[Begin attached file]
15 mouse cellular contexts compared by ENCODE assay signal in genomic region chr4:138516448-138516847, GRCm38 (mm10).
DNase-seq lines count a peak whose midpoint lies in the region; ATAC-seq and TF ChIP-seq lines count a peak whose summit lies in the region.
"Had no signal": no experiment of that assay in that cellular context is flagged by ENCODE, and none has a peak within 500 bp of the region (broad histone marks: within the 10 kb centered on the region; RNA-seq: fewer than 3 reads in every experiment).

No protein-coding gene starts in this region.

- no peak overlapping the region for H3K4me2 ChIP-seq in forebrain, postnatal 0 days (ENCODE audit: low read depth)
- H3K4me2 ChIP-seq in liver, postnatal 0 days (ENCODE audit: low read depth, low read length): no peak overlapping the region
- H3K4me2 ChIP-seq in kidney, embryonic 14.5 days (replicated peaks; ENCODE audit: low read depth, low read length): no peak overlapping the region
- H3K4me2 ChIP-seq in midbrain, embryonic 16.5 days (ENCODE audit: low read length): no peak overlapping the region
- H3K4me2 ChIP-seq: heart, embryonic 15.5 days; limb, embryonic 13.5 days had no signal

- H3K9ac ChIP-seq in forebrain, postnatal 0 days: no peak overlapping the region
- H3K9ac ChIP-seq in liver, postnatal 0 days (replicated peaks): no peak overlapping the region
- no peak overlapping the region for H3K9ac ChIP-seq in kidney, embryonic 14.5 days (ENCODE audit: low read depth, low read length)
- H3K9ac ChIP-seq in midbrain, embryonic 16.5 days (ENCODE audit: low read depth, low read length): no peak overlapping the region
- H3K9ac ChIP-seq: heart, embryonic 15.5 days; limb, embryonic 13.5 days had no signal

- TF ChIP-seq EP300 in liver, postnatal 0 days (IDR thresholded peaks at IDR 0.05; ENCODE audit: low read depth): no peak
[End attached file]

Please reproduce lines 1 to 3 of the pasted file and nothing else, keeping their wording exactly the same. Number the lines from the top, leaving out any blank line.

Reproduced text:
15 mouse cellular contexts compared by ENCODE assay signal in genomic region chr4:138516448-138516847, GRCm38 (mm10).
DNase-seq lines count a peak whose midpoint lies in the region; ATAC-seq and TF ChIP-seq lines count a peak whose summit lies in the region.
"Had no signal": no experiment of that assay in that cellular context is flagged by ENCODE, and none has a peak within 500 bp of the region (broad histone marks: within the 10 kb centered on the region; RNA-seq: fewer than 3 reads in every experiment).